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Comptroller General

of the United States

United States Government Accountability Office DOCUMENT FOR PUBLIC RELEASE
Washington, DC 20548 The decision issued on the date below was subject to a
GAO Protective Order. This redacted version has been
approved for public release.

Matter of: Metson Marine Services, Inc.

File: B-299705.2

Date: July 20, 2007

Margaret A. Dillenburg, Esq., Law Offices of Margaret A. Dillenburg, PC, and

Alexander J. Brittin, Esq., Brittin Law Group, PLLC, for the protester.
Richard P. Rector, Esq., and Carl L. Vacketta, Esq., DLA Piper US LLP, for Seaward
Services, Inc., an intervenor.
Joel A. Weger, Esq., and Pamela Castellano, Esq., Department of the Navy, Military
Sealift Command, for the agency.
Paula A. Williams, Esq., and Ralph O. White, Esq., Office of the General Counsel,
GAO, participated in the preparation of the decision.

Protest challenging evaluation of proposals and source selection decision is denied

where agency’s determinations were reasonable and consistent with the solicitation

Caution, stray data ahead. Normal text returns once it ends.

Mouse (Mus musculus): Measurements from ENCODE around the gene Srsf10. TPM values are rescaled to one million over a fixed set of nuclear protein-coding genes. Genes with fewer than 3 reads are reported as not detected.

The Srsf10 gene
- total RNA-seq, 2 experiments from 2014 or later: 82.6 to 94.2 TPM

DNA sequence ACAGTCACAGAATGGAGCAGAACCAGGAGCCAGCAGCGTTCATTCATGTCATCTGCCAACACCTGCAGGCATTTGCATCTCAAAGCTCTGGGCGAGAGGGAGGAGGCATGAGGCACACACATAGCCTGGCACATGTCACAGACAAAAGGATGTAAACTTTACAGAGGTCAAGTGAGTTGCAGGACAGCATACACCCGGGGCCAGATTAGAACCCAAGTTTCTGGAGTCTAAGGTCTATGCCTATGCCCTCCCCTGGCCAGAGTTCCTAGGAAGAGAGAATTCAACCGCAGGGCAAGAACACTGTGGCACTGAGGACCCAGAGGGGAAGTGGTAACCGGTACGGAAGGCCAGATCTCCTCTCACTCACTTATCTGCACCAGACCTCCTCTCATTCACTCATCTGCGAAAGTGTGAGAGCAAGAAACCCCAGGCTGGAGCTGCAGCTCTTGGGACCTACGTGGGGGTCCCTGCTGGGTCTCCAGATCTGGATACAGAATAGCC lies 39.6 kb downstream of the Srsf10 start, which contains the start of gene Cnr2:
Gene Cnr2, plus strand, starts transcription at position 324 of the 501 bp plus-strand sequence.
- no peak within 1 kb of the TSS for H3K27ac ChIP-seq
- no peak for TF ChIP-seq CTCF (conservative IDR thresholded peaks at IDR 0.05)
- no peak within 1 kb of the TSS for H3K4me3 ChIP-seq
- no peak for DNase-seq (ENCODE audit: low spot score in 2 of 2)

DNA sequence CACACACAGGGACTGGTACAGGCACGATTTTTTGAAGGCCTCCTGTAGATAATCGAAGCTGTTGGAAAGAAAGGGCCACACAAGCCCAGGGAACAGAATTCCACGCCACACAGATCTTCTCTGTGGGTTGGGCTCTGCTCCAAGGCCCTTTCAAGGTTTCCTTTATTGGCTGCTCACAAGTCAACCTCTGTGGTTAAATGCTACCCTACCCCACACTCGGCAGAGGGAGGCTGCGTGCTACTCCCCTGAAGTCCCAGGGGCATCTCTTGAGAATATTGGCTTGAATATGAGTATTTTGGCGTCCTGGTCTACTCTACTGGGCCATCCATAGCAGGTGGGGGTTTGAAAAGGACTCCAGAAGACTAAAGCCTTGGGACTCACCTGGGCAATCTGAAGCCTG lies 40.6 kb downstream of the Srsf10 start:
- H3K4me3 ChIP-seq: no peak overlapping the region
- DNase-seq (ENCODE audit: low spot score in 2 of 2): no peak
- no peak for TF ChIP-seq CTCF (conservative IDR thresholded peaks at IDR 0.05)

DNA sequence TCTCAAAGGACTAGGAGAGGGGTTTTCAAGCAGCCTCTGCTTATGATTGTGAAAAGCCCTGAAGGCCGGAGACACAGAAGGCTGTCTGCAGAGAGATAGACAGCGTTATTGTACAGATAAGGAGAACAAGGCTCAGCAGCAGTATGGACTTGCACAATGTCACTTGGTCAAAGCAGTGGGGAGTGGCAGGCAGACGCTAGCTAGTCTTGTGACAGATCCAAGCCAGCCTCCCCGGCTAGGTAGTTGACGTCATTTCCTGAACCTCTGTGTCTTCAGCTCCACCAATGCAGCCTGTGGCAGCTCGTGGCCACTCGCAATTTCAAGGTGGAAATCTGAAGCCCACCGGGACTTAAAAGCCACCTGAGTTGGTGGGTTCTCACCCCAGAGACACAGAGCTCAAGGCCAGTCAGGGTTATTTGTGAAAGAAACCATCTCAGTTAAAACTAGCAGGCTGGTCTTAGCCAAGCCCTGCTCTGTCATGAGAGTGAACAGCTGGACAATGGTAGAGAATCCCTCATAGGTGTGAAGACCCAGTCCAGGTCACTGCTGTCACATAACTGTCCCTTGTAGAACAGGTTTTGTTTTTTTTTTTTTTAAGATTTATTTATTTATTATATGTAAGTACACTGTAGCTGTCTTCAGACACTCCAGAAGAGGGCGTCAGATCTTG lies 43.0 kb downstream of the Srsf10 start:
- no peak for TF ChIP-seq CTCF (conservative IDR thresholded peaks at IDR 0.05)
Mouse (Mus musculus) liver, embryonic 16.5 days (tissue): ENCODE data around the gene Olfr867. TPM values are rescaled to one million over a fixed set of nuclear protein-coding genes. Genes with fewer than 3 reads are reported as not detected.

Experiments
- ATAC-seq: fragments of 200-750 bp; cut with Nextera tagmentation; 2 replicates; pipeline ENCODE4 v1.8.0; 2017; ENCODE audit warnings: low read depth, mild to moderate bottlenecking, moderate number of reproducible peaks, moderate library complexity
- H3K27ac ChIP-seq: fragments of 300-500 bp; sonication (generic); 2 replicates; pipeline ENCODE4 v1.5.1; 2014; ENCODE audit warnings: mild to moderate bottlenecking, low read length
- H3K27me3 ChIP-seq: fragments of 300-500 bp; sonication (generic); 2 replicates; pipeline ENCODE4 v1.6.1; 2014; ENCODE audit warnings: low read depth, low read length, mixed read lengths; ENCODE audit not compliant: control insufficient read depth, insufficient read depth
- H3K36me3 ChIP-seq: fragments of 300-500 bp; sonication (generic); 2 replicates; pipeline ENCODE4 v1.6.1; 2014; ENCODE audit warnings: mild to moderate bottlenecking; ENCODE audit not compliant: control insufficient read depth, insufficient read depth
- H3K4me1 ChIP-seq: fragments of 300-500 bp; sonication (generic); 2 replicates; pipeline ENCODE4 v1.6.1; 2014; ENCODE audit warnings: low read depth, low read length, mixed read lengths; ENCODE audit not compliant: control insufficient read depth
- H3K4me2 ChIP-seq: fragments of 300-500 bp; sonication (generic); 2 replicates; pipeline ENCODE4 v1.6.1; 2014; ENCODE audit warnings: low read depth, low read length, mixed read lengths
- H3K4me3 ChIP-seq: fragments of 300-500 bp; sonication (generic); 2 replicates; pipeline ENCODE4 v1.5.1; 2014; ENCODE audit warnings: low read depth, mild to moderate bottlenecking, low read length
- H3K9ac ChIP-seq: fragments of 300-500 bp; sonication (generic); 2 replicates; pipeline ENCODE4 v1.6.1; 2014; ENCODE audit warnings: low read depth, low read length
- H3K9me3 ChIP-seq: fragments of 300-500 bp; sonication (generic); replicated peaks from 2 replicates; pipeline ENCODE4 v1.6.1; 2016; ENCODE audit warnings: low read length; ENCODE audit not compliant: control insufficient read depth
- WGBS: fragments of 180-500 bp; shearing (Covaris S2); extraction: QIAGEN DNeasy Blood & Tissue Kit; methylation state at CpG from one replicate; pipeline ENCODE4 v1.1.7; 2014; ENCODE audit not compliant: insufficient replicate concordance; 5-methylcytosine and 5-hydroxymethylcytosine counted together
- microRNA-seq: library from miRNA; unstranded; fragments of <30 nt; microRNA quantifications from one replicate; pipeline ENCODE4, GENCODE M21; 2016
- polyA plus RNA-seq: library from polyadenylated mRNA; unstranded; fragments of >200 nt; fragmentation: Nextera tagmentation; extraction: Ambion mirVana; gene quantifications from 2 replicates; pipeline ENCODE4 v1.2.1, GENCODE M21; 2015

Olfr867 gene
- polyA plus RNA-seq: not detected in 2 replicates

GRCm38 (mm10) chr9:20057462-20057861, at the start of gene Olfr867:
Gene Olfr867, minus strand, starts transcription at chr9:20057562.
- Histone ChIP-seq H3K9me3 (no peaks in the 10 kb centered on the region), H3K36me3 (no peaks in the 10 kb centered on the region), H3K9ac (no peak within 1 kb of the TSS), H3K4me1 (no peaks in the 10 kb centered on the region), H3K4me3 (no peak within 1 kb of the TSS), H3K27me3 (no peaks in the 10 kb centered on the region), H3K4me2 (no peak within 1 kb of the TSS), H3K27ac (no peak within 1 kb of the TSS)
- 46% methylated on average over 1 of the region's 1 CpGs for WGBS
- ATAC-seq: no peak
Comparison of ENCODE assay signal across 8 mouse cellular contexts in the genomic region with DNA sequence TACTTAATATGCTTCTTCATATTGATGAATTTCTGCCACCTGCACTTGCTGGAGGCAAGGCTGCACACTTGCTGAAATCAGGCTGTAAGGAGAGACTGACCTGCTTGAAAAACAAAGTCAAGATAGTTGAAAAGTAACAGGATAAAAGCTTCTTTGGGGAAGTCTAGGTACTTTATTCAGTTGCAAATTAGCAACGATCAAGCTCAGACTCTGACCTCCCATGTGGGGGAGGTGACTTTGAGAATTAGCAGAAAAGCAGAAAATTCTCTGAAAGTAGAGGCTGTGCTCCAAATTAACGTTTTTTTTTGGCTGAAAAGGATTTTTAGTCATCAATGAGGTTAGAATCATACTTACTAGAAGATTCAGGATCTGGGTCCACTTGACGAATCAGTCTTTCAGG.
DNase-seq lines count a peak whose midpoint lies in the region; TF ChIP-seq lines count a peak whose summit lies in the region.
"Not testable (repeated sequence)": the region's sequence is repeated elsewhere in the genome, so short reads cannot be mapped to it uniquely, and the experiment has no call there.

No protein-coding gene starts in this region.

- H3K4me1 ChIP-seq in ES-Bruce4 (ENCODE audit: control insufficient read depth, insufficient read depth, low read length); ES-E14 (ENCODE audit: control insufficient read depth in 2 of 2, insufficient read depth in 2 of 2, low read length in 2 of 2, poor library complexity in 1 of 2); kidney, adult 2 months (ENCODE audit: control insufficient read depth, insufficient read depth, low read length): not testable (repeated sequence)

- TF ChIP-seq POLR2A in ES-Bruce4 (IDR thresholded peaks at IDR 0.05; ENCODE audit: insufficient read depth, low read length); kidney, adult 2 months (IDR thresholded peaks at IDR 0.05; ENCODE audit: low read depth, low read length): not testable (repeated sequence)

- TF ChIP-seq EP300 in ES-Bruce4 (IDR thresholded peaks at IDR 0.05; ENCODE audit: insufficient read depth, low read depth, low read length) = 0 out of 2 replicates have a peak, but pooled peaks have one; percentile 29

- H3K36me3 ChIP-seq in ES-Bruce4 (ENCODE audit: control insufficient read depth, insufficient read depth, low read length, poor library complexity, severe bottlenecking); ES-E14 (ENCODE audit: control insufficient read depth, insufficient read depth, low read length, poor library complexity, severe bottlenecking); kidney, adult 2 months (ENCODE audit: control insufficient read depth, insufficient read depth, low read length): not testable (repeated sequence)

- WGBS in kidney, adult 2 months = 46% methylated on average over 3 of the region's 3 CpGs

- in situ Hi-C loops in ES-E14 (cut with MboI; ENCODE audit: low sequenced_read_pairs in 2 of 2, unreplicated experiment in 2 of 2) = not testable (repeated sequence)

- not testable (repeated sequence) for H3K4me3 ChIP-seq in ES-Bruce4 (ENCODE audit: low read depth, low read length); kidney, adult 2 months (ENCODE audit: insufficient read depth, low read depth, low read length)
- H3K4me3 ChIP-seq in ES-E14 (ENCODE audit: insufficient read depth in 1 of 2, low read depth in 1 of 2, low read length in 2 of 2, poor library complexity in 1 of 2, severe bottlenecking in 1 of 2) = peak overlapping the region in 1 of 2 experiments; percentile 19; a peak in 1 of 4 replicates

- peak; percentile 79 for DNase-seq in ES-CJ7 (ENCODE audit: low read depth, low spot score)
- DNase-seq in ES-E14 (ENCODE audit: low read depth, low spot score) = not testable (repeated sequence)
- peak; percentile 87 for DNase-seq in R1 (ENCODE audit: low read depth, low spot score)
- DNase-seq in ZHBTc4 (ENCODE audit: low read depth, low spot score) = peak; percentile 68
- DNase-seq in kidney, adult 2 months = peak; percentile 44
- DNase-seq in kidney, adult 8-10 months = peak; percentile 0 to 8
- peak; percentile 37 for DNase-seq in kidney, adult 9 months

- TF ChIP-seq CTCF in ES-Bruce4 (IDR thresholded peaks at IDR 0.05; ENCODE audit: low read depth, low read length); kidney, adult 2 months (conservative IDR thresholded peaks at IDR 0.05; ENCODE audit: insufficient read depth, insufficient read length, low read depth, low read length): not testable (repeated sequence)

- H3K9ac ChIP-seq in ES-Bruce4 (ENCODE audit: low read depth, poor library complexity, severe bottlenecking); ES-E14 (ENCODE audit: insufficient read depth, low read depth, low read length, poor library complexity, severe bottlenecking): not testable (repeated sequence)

and protester’s arguments amount to mere disagreement with the agency’s

Metson Marine Services, Inc. protests the award of a contract to Seaward Services,
Inc. under request for proposals (RFP) No. N00033-06-R-1013 issued by the
Department of the Navy, Military Sealift Command (MSC) for port operations and
vessel management services at the Naval Diving and Salvage Training Center
(NDSTC) in Panama City, Florida.1 The protester contends that the agency
unreasonably evaluated offerors’ past performance, failed to conduct meaningful
discussions, and that the resulting award decision was improper.

This is the second of two separate follow-on contracts awarded to Seaward under
RFP Nos. N00033-06-R-1012 (the Athena solicitation) and N00033-06-R-1013 (the Dive